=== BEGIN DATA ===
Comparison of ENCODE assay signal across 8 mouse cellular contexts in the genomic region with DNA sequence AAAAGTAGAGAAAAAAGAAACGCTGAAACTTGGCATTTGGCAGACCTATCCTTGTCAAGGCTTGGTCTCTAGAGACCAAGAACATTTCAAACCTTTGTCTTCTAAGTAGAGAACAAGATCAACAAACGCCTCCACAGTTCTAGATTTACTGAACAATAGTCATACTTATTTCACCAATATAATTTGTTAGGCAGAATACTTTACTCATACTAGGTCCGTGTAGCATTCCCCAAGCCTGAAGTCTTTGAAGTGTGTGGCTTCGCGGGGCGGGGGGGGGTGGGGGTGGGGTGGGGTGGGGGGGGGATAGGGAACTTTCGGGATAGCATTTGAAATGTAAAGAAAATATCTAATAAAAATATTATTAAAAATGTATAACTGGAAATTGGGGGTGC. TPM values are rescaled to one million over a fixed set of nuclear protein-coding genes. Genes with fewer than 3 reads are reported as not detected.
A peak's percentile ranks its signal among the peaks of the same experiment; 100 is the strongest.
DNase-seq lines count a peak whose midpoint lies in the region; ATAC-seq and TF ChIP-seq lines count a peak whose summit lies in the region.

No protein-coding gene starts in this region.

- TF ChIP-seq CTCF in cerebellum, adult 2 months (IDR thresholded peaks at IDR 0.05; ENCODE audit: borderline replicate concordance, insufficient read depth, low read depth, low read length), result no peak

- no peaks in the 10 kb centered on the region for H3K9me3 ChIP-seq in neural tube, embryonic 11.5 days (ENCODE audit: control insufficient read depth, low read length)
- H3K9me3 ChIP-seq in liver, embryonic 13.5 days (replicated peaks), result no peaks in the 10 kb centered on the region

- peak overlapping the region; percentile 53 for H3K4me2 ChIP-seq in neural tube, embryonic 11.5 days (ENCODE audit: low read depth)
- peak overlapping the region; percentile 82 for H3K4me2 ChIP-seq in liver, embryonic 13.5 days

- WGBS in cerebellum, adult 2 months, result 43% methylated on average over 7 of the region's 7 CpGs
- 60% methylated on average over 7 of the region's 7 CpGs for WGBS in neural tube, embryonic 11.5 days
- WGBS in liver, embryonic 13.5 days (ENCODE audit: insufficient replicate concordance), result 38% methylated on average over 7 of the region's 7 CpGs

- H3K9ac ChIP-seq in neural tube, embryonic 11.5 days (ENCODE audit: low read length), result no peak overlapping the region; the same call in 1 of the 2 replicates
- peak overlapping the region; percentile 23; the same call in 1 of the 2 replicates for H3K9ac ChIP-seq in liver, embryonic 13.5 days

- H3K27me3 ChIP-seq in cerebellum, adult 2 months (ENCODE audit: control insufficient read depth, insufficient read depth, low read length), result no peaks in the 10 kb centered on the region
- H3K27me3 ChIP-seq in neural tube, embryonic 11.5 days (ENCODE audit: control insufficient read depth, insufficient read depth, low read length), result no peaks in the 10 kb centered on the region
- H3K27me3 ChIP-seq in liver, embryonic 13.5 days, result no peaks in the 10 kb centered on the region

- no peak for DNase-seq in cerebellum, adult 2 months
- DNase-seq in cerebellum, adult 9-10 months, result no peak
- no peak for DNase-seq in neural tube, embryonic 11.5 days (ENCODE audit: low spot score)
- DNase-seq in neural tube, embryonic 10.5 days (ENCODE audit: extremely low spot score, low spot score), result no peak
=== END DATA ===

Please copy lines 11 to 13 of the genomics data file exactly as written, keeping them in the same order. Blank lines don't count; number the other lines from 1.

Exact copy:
- 60% methylated on average over 7 of the region's 7 CpGs for WGBS in neural tube, embryonic 11.5 days
- WGBS in liver, embryonic 13.5 days (ENCODE audit: insufficient replicate concordance), result 38% methylated on average over 7 of the region's 7 CpGs

- H3K9ac ChIP-seq in neural tube, embryonic 11.5 days (ENCODE audit: low read length), result no peak overlapping the region; the same call in 1 of the 2 replicates